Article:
Bishkek Nightclubs: A Guide

The live band at Promzona

Bishkek Nightclubs: A Guide

Published: March 21, 2023

One hot Friday night, a group of fellow students and I made our way to a nightclub. Little did I know I would end up spending each of my subsequent free weekends dancing the night away in various Bishkek nightclubs. They are fun and cheap, so if you go with a group of friends, you’re sure to have a good time. Going to a club also allows you to meet locals. People are more open to conversation and meeting new people in a club than they are on the street, so if you want a way to burst out of the English-speaking bubble, finding a club with a friendly crowd is certainly an option.

Finding nightclubs in Bishkek can be difficult. Clubs come and go, but many that have long ago gone out of business still show up in Internet searches. Most of the clubs we went to were free for us to enter (clubs want Americans to come because they think we’ll spend a lot of money).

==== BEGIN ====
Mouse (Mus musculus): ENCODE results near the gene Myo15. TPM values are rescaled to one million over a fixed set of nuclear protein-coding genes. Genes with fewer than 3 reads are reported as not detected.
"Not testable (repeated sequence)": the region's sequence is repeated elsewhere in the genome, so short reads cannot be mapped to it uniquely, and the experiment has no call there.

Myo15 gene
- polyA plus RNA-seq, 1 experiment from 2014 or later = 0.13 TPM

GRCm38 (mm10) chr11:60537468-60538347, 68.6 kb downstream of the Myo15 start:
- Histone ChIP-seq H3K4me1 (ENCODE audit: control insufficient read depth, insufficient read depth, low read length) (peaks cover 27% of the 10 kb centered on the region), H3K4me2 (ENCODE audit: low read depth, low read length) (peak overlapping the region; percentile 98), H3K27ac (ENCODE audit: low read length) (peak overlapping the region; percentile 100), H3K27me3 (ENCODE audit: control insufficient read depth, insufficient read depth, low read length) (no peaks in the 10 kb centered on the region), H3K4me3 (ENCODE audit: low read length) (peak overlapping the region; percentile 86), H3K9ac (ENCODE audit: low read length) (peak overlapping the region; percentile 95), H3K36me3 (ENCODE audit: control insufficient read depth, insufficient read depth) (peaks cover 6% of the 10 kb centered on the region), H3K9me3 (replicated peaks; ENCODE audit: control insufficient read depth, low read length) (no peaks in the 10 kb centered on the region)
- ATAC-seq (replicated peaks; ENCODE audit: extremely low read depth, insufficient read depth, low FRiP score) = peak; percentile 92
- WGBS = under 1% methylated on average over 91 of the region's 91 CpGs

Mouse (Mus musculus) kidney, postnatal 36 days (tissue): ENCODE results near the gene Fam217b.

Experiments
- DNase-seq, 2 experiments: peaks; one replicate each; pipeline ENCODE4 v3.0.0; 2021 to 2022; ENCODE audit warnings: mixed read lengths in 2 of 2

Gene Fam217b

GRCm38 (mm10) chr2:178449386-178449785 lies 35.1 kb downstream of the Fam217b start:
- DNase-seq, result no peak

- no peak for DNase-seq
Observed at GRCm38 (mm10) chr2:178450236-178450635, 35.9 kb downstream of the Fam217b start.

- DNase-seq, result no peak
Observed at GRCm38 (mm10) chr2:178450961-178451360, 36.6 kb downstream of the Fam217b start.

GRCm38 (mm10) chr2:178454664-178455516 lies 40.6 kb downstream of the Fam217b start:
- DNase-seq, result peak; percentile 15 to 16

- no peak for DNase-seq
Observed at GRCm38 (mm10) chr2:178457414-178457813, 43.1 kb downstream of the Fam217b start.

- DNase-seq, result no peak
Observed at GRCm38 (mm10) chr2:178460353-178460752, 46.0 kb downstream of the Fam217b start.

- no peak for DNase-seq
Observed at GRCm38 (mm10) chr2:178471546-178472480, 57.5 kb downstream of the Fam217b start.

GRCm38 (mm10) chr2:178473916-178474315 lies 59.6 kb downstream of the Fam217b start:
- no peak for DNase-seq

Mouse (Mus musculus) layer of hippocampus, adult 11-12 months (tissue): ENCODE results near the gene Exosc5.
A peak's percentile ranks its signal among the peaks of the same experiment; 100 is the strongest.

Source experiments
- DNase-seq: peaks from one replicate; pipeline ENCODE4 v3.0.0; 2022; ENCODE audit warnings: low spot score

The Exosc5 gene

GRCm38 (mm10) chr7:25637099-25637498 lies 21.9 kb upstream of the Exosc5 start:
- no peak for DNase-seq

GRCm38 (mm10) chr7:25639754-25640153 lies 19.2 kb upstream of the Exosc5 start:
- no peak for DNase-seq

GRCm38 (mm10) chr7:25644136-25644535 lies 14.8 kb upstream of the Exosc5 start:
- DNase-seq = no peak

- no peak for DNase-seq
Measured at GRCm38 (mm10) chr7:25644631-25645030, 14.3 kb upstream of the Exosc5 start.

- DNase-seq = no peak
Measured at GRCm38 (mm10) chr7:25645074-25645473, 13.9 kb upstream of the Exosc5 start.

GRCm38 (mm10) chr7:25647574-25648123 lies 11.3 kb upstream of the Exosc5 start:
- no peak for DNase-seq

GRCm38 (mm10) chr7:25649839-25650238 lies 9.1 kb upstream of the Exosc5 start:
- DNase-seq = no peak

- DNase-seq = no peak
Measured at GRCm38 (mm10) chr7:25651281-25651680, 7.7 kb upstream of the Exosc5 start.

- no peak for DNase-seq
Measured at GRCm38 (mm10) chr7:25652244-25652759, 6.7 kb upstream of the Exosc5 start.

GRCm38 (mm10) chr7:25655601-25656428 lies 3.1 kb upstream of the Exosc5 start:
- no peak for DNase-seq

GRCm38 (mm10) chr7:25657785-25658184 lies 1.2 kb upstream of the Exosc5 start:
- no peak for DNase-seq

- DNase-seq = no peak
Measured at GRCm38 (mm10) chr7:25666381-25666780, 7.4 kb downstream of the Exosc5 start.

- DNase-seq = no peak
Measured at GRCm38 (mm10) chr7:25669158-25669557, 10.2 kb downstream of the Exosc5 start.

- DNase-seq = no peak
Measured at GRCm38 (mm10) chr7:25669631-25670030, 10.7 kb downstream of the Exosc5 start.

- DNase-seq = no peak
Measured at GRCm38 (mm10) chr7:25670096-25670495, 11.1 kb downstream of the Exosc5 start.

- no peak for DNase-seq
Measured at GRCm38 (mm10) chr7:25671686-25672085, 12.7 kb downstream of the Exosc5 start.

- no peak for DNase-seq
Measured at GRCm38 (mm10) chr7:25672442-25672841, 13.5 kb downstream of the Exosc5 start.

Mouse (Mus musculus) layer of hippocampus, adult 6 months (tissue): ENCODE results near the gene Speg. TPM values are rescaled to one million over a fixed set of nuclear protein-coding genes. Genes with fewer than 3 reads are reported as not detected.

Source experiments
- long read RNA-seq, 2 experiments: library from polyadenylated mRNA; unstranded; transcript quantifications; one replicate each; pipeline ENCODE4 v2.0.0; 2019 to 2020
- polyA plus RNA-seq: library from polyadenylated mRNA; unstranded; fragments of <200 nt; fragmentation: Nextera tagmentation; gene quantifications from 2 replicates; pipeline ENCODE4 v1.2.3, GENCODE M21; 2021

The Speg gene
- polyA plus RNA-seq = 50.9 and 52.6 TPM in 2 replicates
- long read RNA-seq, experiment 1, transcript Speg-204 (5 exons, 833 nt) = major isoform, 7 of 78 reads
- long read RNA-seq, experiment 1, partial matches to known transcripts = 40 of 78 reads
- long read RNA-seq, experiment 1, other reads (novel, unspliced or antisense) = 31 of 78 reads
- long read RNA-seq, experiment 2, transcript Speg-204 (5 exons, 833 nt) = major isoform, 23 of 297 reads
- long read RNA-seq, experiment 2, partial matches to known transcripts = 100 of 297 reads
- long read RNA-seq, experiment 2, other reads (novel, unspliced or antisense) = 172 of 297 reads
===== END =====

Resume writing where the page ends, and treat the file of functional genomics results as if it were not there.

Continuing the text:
When traveling to and from clubs, marshrutkas are the cheapest option. The Namba taxi app is ideal when returning. Namba has a pickup fee of 50 som (about $0.75), and costs 10 som ($0.14) for each kilometer. There is no cost for extra riders, so the ride can be very cheap when split among friends. There is an app you can download, or you can order the cab online. You need a local number to contact the cab, however, so use the number of someone with a local SIM card or the phone given to you by the school. Namba calls/texts you to let you know there is a cab on its way and to alert you when it arrives. You can also hail a cab outside the club, but it will be much more expensive, especially if you don’t negotiate the price.

The dress code is consistent across clubs. Generally, you don’t want to wear just a t-shirt and shorts. Men usually wear pants and a nice shirt, while women’s wear ranges from dresses and heels to nice tops and jeans. Most of the local women didn’t wear shorts, but it’s not improper to rock shorts with a cute top. Essentially, men should wear pants and nice shirts and women can wear whatever they’d like.